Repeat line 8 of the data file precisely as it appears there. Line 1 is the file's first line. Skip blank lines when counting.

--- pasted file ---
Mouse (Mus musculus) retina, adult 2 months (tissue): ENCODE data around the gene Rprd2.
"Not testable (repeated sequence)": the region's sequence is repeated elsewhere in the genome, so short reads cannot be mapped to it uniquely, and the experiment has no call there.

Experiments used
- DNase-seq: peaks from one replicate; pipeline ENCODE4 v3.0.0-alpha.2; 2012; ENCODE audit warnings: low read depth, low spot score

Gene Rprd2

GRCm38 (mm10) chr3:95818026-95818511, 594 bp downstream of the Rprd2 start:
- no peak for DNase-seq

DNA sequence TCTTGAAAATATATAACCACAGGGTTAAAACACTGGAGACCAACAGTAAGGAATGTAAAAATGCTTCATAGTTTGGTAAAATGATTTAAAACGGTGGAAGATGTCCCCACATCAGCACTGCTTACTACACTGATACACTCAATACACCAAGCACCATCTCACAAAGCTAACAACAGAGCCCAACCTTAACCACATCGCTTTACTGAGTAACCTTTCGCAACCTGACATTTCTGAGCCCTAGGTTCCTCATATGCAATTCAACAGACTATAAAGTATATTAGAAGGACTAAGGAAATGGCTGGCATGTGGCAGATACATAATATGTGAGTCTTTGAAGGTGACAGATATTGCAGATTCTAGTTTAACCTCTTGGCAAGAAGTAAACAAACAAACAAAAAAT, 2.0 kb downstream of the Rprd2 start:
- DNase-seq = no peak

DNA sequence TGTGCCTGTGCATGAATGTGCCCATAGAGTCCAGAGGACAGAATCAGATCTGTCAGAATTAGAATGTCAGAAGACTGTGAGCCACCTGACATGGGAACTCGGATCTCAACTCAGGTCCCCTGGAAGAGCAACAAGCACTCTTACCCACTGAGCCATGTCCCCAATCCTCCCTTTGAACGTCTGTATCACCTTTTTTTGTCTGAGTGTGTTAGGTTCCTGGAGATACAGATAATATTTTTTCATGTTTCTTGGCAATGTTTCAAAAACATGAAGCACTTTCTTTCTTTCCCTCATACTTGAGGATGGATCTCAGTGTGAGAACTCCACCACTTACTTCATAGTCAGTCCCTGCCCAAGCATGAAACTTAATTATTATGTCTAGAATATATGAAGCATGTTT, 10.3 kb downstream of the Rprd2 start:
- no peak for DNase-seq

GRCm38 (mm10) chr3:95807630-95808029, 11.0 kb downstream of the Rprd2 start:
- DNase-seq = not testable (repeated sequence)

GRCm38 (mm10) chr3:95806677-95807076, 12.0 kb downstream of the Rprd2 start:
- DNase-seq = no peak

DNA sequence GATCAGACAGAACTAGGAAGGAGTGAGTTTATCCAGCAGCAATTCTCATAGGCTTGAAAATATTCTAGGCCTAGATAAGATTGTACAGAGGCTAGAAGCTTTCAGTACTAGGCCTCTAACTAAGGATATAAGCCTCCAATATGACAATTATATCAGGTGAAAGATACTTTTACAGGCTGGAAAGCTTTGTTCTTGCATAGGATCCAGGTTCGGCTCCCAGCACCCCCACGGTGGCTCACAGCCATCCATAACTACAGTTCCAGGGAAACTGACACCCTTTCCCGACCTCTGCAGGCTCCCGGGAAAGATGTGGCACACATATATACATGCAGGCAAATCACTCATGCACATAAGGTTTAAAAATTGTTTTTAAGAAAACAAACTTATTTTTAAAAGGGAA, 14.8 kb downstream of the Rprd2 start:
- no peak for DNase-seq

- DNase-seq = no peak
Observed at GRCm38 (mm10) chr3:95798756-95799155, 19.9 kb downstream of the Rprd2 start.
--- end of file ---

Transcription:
DNA sequence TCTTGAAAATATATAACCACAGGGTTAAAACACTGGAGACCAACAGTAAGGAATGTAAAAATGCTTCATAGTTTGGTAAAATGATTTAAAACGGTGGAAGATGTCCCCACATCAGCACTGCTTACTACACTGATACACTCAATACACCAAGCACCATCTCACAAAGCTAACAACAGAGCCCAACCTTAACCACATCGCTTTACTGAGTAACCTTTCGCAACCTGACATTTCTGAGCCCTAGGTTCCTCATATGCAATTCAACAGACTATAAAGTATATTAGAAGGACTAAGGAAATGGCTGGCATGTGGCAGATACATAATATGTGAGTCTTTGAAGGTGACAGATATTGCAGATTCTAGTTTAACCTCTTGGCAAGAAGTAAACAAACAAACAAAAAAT, 2.0 kb downstream of the Rprd2 start: